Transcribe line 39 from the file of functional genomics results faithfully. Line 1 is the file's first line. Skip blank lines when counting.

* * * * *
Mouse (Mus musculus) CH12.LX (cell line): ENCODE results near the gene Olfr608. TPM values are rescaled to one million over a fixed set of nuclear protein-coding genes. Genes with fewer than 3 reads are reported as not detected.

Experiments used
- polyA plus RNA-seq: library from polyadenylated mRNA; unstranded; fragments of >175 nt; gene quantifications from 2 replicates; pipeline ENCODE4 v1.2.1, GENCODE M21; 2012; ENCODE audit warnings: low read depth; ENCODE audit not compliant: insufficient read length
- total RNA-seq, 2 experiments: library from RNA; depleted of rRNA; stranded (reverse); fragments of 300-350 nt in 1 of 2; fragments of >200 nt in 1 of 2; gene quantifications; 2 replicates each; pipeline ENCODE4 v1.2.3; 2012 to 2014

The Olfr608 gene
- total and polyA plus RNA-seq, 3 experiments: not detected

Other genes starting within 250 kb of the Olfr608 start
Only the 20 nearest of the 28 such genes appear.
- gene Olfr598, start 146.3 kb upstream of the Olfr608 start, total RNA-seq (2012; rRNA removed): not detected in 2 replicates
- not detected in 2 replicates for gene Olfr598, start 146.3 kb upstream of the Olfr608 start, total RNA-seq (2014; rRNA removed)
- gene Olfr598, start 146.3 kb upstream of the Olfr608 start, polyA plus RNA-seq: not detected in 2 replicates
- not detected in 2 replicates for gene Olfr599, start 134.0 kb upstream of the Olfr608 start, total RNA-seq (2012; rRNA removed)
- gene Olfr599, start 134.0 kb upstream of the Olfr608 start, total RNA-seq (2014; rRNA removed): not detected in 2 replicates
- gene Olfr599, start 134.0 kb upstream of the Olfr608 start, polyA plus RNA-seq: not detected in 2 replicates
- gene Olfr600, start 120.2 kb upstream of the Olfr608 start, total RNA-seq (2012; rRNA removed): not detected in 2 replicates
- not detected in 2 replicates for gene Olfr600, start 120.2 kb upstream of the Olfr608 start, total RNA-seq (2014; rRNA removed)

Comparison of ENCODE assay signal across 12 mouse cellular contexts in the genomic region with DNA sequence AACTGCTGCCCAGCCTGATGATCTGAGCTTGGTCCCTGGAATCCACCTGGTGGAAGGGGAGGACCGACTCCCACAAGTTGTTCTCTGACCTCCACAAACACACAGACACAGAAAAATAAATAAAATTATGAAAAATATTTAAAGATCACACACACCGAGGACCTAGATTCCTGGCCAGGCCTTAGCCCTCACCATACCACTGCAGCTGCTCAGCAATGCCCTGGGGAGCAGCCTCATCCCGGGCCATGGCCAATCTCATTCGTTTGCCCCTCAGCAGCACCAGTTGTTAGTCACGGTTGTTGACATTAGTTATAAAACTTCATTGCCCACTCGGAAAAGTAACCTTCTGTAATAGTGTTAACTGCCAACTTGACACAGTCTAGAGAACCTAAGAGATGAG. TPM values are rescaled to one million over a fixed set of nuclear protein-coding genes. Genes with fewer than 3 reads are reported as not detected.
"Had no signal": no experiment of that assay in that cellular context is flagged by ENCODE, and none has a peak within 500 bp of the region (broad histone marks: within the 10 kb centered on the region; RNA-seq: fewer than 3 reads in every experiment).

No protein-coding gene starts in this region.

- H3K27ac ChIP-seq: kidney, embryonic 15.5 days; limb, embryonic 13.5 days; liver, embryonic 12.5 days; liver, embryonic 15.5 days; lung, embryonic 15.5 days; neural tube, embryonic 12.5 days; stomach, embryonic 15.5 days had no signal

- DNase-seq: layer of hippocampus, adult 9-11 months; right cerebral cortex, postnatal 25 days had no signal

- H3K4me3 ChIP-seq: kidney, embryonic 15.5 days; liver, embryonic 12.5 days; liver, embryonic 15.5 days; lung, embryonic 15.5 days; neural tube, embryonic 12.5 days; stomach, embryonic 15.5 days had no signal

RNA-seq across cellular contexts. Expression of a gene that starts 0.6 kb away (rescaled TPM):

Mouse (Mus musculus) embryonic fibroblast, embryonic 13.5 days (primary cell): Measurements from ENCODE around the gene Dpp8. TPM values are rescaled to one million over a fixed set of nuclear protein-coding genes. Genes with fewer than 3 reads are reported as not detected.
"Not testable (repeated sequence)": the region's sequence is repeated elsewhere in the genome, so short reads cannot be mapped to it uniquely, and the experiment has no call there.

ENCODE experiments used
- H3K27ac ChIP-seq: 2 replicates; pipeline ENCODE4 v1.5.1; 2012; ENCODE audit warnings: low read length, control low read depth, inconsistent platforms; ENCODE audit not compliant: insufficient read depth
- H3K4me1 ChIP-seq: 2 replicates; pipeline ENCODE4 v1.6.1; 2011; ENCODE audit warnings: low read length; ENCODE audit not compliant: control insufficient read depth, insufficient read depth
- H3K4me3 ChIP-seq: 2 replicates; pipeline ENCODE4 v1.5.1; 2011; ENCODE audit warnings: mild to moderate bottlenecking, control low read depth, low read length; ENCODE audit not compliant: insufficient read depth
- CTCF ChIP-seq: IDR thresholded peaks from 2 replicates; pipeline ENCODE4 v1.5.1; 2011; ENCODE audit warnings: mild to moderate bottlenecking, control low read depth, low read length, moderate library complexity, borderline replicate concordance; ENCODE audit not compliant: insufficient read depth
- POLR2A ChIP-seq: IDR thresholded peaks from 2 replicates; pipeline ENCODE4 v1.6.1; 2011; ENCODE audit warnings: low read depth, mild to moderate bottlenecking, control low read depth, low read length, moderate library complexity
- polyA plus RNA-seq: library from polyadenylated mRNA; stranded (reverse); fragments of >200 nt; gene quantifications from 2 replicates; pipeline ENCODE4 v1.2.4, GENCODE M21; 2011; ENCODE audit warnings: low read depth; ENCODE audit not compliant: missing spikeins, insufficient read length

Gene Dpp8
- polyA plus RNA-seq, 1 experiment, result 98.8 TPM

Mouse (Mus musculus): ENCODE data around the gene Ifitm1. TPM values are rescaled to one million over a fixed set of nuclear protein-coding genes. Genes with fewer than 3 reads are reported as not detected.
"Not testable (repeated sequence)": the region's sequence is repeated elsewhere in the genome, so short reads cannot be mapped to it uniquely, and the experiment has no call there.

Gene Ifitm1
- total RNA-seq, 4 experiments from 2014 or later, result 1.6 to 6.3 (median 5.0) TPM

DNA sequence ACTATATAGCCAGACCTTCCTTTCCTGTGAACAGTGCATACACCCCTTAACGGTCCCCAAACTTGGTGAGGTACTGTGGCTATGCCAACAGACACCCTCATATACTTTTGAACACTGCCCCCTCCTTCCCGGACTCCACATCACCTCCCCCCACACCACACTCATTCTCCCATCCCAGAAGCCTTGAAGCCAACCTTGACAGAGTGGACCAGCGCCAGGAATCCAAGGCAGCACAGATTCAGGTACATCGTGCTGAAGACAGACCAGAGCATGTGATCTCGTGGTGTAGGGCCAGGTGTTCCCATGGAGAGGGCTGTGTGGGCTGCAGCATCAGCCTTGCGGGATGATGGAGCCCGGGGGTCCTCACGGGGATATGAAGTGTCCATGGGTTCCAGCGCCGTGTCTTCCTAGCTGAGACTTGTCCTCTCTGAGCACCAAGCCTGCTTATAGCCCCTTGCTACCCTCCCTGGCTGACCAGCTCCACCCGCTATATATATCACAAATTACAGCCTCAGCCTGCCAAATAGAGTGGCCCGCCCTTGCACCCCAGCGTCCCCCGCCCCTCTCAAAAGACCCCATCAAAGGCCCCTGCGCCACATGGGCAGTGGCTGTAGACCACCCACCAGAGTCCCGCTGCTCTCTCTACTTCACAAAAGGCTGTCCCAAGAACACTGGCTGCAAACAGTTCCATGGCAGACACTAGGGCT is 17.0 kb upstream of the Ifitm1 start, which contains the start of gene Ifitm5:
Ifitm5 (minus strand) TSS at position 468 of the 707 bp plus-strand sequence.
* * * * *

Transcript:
DNA sequence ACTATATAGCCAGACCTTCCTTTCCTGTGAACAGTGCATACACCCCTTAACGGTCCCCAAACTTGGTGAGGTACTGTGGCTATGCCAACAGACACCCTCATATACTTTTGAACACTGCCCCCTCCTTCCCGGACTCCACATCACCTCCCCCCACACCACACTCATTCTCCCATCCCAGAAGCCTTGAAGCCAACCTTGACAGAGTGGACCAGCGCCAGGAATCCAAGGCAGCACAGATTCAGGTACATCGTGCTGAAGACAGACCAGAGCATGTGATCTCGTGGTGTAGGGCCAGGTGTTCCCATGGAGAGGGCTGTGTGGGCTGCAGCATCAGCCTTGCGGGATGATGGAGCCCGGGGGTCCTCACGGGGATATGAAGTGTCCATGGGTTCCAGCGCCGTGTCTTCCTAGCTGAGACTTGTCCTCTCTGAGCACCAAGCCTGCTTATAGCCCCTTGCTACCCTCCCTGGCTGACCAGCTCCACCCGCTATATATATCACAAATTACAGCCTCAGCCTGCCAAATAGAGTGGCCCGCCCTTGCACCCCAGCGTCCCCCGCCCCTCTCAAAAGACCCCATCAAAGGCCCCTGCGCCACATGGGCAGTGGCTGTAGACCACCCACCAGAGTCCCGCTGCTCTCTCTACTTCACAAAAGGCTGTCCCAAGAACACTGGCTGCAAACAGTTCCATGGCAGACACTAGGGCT is 17.0 kb upstream of the Ifitm1 start, which contains the start of gene Ifitm5: